“Forgotten” Female Pioneers

Calista Self, Staff Writer

I will be discussing and providing examples of women in history who were not credited for their findings. Instead, men choose to steal and publish the ideas as if they were their own. So, sit down and be properly educated.

Throughout history, relatively all of human discovery has been credited to men. So, if men were running around getting published, what were women doing?

The first woman to be discussed is Rosalind Franklin. Her discovery of the double helix was one of the most important scientific revelations of the twentieth century; however, James D. Watson and Francis H.C. Crick are credited with the discovery that would change our understanding of human DNA forever. In reality, Franklin had been studying DNA at King’s College in London in 1951 when she produced the famous image of the first captured double helix. A colleague of hers showed the image to Watson and Crick without permission from Franklin. When Watson and Crick published their findings in 1953, they gave only passing reference to Franklin’s contributions. They received the Nobel Prize in 1958, four years after Rosanna Franklin died of ovarian cancer.

The next woman on our list is Lise Meitner. Meitner was a student under the physicist Max Plank, who was the first German woman to be a professor at a German University. During the rise of the Nazi forces, Meitner was forced to leave her country, however she continued to communicate with her research partner, Otto Hahn. Meitner and Hahn, together, created an outline for the concept of nuclear fission. Despite working together, Hahn omitted Meitner’s name and was the sole recipient of the 1944 prize in chemistry from the Royal Swedish Academy of Sciences.

Hedy Lamarr was an Austrian-born, American actress during the Golden Age of Hollywood. During this time, she collaborated with George Antheil to create a radio guidance system for Allied torpedoes. The U.S Navy stole Lamarr and Antheil’s idea and classified the patent. By the 1960s, the Navy had changed the technology to host new weapons systems. Lamarr and Antheil’s work is the basis for today’s WIFI and Bluetooth technologies.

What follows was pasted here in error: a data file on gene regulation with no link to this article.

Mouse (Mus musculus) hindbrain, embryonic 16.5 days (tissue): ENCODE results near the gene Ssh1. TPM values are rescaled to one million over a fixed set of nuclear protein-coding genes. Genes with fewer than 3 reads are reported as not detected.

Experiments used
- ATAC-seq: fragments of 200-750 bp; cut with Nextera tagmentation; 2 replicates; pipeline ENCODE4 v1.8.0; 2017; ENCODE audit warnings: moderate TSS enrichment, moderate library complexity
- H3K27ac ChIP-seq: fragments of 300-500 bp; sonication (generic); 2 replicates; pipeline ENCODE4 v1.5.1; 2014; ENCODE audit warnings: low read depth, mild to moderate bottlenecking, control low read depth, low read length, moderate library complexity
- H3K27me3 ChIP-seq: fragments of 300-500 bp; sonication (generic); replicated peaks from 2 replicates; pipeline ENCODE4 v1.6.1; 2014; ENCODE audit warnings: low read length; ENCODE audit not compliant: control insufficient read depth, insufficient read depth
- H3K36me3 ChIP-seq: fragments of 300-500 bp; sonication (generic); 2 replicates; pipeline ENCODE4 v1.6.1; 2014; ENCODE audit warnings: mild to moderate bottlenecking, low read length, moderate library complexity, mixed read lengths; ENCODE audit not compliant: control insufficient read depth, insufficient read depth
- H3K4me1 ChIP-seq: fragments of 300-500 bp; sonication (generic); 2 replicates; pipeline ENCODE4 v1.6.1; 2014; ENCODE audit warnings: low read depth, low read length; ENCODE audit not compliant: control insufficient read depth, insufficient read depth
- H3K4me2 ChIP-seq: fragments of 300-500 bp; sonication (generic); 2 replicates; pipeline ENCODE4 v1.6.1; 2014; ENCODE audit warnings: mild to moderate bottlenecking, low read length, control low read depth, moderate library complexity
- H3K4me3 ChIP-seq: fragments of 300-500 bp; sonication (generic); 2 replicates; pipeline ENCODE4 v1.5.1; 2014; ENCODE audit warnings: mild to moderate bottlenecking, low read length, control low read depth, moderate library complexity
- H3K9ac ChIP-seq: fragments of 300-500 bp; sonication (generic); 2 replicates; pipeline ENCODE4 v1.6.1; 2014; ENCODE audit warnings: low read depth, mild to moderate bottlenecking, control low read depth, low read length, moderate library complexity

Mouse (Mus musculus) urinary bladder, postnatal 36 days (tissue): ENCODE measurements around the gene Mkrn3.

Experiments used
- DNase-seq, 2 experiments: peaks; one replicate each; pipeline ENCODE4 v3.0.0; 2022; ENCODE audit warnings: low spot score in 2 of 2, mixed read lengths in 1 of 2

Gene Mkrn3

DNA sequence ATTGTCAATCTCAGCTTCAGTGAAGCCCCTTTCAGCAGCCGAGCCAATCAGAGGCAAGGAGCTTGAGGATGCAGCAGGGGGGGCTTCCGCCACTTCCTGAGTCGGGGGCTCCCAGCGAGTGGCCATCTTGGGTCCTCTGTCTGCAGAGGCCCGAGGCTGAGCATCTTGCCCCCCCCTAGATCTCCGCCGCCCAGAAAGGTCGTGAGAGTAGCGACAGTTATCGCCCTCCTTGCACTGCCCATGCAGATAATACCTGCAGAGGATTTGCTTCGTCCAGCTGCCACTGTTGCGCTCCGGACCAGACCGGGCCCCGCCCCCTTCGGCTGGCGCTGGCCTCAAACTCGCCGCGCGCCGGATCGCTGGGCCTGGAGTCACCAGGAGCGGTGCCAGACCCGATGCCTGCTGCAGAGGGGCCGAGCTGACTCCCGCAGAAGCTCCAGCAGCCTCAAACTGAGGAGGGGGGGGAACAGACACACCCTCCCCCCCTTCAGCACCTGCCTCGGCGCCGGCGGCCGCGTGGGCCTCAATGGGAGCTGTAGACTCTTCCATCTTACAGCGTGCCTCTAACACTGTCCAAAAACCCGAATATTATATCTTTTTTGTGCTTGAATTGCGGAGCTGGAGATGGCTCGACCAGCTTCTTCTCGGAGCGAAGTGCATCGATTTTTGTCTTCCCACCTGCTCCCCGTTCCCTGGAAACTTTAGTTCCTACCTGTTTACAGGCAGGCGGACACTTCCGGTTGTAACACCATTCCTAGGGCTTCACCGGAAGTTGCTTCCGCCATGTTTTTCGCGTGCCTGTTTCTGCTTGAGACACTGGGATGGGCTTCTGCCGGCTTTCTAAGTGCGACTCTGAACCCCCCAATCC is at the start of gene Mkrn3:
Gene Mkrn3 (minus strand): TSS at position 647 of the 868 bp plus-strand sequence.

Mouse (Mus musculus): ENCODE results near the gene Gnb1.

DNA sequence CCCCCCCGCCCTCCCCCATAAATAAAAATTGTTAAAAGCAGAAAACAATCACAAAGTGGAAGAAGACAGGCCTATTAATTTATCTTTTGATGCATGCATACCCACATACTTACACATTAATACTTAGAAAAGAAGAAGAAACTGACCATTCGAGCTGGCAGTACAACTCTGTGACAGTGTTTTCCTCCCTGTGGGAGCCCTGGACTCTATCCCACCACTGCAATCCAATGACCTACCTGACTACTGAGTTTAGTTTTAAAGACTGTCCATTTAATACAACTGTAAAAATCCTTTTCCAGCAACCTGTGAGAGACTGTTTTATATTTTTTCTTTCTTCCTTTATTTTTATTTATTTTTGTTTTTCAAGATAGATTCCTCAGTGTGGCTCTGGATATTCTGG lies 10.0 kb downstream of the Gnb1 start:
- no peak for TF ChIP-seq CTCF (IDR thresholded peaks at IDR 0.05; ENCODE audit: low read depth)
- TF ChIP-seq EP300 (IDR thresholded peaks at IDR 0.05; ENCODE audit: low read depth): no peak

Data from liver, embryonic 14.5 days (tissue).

Although this woman’s creation isn’t in the science department, does not mean it is okay for her idea to be underpaid. Elizabeth Magie is the real creator behind the famous game Monopoly. In the 1930s, Parker Brothers introduced a life-changing game to families. The game made millions for the unemployed heater salesman, Charles Darrow. Roughly 30 years before Darrow, Magie created “The Landlord’s Game”. She designed this game to show the evil of business monopolies. Darrow would play this game with his friends in Atlantic City. He worked to develop this exact variation of “The Landlord’s Game” but changed the names around before pitching his idea to Parker Brothers. He changed the idea of illustrating the evils of business monopolies to celebrate dishonest business practices. The Parker Brothers purchased Magie’s patent for under $500 but went on to make millions of dollars from the game.

Despite this only being four examples given in this article, the readers now know four more female pioneers. Although we cannot change history, we can hope for a better future of equalization between men and women. We can also acknowledge that much of history is whitewashed and does not given properly credit to women or people of color.